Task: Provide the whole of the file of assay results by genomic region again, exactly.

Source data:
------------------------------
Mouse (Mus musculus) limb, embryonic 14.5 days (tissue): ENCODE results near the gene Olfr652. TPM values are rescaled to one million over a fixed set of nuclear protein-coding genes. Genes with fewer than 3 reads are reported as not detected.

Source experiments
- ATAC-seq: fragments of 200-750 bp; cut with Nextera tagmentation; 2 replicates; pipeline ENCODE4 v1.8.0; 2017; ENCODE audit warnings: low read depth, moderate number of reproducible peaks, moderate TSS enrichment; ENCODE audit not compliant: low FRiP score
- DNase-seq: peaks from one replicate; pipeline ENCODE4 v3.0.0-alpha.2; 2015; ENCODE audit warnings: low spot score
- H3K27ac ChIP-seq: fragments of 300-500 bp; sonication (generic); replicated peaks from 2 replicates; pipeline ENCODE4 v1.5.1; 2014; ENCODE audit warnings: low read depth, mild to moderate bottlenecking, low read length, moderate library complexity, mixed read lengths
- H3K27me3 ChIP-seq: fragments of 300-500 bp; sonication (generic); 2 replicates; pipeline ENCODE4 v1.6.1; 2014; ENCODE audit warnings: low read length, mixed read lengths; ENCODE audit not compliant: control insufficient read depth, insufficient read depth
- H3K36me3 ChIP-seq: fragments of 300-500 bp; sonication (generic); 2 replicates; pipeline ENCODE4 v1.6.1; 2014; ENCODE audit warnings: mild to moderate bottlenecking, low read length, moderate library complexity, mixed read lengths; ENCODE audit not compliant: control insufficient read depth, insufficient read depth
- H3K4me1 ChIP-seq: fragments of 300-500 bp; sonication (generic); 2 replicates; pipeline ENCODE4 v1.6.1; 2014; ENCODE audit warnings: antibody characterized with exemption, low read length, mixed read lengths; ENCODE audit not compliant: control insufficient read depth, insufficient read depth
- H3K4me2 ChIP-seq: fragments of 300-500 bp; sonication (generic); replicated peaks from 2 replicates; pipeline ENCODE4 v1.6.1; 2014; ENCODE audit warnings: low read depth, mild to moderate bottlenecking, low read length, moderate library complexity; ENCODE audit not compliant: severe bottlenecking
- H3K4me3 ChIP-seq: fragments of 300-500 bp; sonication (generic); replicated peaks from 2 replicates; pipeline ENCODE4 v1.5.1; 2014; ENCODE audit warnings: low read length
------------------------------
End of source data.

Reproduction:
Mouse (Mus musculus) limb, embryonic 14.5 days (tissue): ENCODE results near the gene Olfr652. TPM values are rescaled to one million over a fixed set of nuclear protein-coding genes. Genes with fewer than 3 reads are reported as not detected.

Source experiments
- ATAC-seq: fragments of 200-750 bp; cut with Nextera tagmentation; 2 replicates; pipeline ENCODE4 v1.8.0; 2017; ENCODE audit warnings: low read depth, moderate number of reproducible peaks, moderate TSS enrichment; ENCODE audit not compliant: low FRiP score
- DNase-seq: peaks from one replicate; pipeline ENCODE4 v3.0.0-alpha.2; 2015; ENCODE audit warnings: low spot score
- H3K27ac ChIP-seq: fragments of 300-500 bp; sonication (generic); replicated peaks from 2 replicates; pipeline ENCODE4 v1.5.1; 2014; ENCODE audit warnings: low read depth, mild to moderate bottlenecking, low read length, moderate library complexity, mixed read lengths
- H3K27me3 ChIP-seq: fragments of 300-500 bp; sonication (generic); 2 replicates; pipeline ENCODE4 v1.6.1; 2014; ENCODE audit warnings: low read length, mixed read lengths; ENCODE audit not compliant: control insufficient read depth, insufficient read depth
- H3K36me3 ChIP-seq: fragments of 300-500 bp; sonication (generic); 2 replicates; pipeline ENCODE4 v1.6.1; 2014; ENCODE audit warnings: mild to moderate bottlenecking, low read length, moderate library complexity, mixed read lengths; ENCODE audit not compliant: control insufficient read depth, insufficient read depth
- H3K4me1 ChIP-seq: fragments of 300-500 bp; sonication (generic); 2 replicates; pipeline ENCODE4 v1.6.1; 2014; ENCODE audit warnings: antibody characterized with exemption, low read length, mixed read lengths; ENCODE audit not compliant: control insufficient read depth, insufficient read depth
- H3K4me2 ChIP-seq: fragments of 300-500 bp; sonication (generic); replicated peaks from 2 replicates; pipeline ENCODE4 v1.6.1; 2014; ENCODE audit warnings: low read depth, mild to moderate bottlenecking, low read length, moderate library complexity; ENCODE audit not compliant: severe bottlenecking
- H3K4me3 ChIP-seq: fragments of 300-500 bp; sonication (generic); replicated peaks from 2 replicates; pipeline ENCODE4 v1.5.1; 2014; ENCODE audit warnings: low read length